I love the snow, but on the whole, I love it in winter. I didn't expect to be snowed in on March 23rd when I booked a ticket to the St John Passion in York. I missed carols there at Christmas because of the weather; it never occurred to me that Easter would be worse!

That's wrong, of course.

It's not Easter that's worse, just this wretched weather. And the other day, driving up from the south coast I did play the whole of Bach's St John in the car and revelled in its majesty and glory and wonder.

There is a power in hearing the whole story in one sitting, not simply taking a few verses at a time. I'd love to do a modern Passion - to have music and Scripture readings and poetry that took a couple of hours, but led us through the emotions and helped us reflect and feel and hear and left us bewildered and wrung out and in awe.

There. A project for next year. Or for somewhere else.

And though the snow continues to fall, there are rays of sunshine slipping into my mind because I am speaking on Sunday morning, and leading the service in Calverley, and I am beginning to feel the joy of Easter grip me through the remorseless ice of this very long winter.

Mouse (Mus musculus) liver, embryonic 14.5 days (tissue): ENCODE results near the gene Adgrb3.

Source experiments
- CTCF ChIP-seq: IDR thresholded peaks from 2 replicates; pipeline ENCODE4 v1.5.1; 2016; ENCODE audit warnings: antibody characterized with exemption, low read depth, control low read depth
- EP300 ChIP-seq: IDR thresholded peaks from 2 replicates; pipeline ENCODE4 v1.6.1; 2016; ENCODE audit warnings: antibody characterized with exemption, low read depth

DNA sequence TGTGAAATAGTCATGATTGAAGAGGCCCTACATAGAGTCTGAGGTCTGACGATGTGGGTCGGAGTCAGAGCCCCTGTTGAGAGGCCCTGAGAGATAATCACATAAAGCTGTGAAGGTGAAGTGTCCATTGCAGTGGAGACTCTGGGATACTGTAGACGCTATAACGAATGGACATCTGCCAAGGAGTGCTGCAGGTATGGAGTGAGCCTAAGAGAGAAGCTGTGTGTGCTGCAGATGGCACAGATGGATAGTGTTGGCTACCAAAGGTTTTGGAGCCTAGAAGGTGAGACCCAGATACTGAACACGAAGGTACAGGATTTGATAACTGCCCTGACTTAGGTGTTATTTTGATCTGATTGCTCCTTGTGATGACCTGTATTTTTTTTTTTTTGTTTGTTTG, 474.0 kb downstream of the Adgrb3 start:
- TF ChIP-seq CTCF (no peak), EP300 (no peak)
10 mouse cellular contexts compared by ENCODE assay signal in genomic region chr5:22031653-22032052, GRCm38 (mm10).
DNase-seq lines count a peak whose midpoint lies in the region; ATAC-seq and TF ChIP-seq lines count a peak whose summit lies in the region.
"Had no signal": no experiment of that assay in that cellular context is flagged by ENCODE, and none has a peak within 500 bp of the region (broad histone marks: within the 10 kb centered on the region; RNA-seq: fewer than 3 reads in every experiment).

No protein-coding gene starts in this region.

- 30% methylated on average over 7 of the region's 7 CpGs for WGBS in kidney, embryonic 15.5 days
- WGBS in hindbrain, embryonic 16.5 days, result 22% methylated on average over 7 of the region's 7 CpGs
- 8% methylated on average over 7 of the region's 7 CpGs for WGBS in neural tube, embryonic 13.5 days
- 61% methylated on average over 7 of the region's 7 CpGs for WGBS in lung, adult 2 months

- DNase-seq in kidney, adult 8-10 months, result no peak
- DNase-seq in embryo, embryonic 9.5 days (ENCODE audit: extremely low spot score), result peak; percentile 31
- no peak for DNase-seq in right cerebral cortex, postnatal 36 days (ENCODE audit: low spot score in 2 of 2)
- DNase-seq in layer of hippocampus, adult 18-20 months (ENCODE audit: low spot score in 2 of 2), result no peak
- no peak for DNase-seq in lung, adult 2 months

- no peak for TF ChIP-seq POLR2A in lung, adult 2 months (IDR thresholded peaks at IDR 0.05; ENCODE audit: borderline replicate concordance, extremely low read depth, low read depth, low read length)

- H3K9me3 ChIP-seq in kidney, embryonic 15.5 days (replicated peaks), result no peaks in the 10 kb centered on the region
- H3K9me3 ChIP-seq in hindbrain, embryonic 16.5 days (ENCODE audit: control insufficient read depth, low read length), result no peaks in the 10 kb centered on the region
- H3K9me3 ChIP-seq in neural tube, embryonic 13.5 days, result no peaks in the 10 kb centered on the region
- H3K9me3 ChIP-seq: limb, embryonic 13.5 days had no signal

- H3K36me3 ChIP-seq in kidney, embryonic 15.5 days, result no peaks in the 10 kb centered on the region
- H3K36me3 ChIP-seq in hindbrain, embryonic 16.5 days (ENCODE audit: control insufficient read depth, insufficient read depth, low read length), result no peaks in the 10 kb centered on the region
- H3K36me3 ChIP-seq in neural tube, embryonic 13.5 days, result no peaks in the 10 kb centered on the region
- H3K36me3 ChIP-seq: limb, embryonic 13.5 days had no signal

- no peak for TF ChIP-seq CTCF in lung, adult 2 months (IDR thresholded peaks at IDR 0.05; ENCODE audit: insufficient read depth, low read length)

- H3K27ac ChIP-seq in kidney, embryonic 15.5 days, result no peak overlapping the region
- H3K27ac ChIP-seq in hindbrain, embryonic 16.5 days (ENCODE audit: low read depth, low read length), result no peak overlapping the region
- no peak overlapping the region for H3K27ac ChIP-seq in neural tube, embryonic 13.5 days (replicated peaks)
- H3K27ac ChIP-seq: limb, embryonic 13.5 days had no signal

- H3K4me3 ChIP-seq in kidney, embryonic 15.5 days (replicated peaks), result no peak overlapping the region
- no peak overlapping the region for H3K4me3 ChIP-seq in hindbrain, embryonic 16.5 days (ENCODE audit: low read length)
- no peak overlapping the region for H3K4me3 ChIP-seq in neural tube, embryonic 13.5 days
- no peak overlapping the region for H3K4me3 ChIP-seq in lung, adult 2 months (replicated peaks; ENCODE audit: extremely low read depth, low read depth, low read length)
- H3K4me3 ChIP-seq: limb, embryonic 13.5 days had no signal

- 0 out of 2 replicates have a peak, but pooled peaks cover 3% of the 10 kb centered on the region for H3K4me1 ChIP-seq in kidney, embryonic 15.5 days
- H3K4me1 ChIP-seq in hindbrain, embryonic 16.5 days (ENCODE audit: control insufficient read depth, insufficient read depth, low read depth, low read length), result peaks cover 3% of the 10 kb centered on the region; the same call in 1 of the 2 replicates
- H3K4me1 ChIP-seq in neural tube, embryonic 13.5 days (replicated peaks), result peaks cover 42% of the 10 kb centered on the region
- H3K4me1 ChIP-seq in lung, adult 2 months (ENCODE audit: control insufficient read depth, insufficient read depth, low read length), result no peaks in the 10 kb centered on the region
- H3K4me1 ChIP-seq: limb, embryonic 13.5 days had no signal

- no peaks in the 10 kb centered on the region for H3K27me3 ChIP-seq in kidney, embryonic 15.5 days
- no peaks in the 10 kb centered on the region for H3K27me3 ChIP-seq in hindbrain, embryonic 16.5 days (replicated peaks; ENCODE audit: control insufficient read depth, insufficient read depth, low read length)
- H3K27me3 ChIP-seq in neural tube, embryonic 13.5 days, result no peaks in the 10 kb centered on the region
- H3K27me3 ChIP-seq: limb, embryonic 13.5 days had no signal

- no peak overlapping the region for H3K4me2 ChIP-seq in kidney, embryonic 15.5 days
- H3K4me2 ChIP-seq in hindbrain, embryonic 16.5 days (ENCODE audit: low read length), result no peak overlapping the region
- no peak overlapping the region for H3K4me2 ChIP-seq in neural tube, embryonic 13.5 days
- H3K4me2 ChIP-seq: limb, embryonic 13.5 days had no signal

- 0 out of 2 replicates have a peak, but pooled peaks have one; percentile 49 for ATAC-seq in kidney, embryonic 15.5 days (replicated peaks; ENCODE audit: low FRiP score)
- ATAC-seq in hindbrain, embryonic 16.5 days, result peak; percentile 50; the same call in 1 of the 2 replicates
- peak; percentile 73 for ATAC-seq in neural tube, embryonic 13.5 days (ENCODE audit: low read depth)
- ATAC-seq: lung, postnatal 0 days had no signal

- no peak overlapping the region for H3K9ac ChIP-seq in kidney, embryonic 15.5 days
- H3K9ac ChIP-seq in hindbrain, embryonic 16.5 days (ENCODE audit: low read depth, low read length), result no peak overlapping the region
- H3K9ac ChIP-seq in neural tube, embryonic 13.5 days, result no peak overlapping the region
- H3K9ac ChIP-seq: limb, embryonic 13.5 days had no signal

Truth will out. Sun will rise. Complaints will cease and joy will flow because (hush - it's too soon - but it's unbearably true - ) He is Risen.

We all lose. We all feel the ice and the cold. We all know it.

And yet every year, this week, these days, and the Sunday at the end of it tower over us to declare -

We all win. Because Christ is triumphant. And because Christ is triumphant, so are we. Break the glass upon the pond, smash the stone that stands over the grave, knit together the broken hearts and warm the frozen, despairing hands. Why look for the living amongst the dead?

He is Risen.

(Maybe Canada can wait.)

Saturday, March 23, 2013


I was in Kent Thursday afternoon, but not (alas) in Canterbury. So I am watching the installation of the 105th Archbishop of Canterbury a day late.

It's a terrifically Anglican event.

The liturgy, the colours, the music, the way the congregation is entering into it with such restraint - glorious.

And then Justin.

Unlike Rowan, whose bearing and voice poured poetry upon us in words we often admired without full comprehension, Justin finds the more direct route. To be fair, Rowan's Celtic heart wasn't English anyway. Justin's prose is more prosaic, but his message comes with a savage directness: no Christ, no point.

Really, I'm sure that's what he just said.

We can't be fully human without Jesus, and society built without him therefore will fail. So - take courage and respond to the One who says - fear not, it is I.